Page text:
Imagine, then, that advertisers were required to admit that the underlying premise of consumerism - Buy this, and you'll be happy, beautiful, desirable and immortal! - is a con. Imagine that they were also compelled to meta-confess that the craft they ply is actually black magic: Beware! This ad will end-run your reason and hijack your judgment.

It's not as farfetched as it seems. After all, tobacco companies have to put this-will-kill-you warnings on cigarette packs. Drug ads are obliged to tell you that their wonder pills may cause hallucinations, impotence, falling asleep during eating, nightmares, compulsive gambling and thoughts of suicide. The sheer length of time it takes to list side effects - often longer than the pitches themselves - is a tacit acknowledgement that something about these ads is nuts. Why shouldn't all ads be ordered to give up the game?

By the time of the 2012 elections, some $3 billion of campaign commercials will have run on TV. It'd be a new day for democracy if political ads were required to include a disclaimer: "The scary music, PhotoShopped pictures and misleading sound bites in this ad are tricks intended to manipulate you in ways of which you are not consciously aware. Voting for this candidate is unlikely to improve how awful things are; hope can heartbreak."Maybe on some other planet that will happen, but not this one. In the absence of consumer warnings on political ads, we have five things to pin our hopes on.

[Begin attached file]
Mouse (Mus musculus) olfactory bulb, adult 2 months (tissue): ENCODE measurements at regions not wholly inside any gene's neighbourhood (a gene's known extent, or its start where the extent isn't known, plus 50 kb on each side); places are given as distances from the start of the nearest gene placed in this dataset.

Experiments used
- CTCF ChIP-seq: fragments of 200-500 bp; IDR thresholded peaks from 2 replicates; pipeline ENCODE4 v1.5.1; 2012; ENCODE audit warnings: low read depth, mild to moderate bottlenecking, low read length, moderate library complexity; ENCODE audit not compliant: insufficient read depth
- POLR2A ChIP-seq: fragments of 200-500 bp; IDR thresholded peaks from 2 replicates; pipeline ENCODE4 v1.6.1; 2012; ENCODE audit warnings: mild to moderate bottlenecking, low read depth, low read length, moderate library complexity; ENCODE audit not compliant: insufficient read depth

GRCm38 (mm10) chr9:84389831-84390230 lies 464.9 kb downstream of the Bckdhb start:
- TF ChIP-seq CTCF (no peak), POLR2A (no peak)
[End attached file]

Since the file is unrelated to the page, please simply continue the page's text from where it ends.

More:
• Education: Critical thinking and media literacy - understanding the history and methods of propaganda - are part of the school curriculum. An educated citizen can't be fooled by meretricious bull.
  • Freedom of speech: The best cure for bad speech is more speech. If ads lie, they can be countered by other ads that correct them. The robust free market of ideas will ensure that truth prevails.
  • Transparency: Candidates must appear in their ads and say, "I approved this message." The sources of funding for ads to elect or defeat candidates are required to be disclosed.
  • Freedom of the press: The fourth estate is part of our system of checks and balances. Fact checks, ad watches, financial disclosure sites, "keeping them honest" segments: the sunlight of journalism acts a disinfectant.
  • Social media: Citizens have been empowered by the Internet. Everyone with a laptop can now be a publisher and broadcaster. You don't need a paycheck from a news organization to investigate claims and report abuses.
So how's all that working out?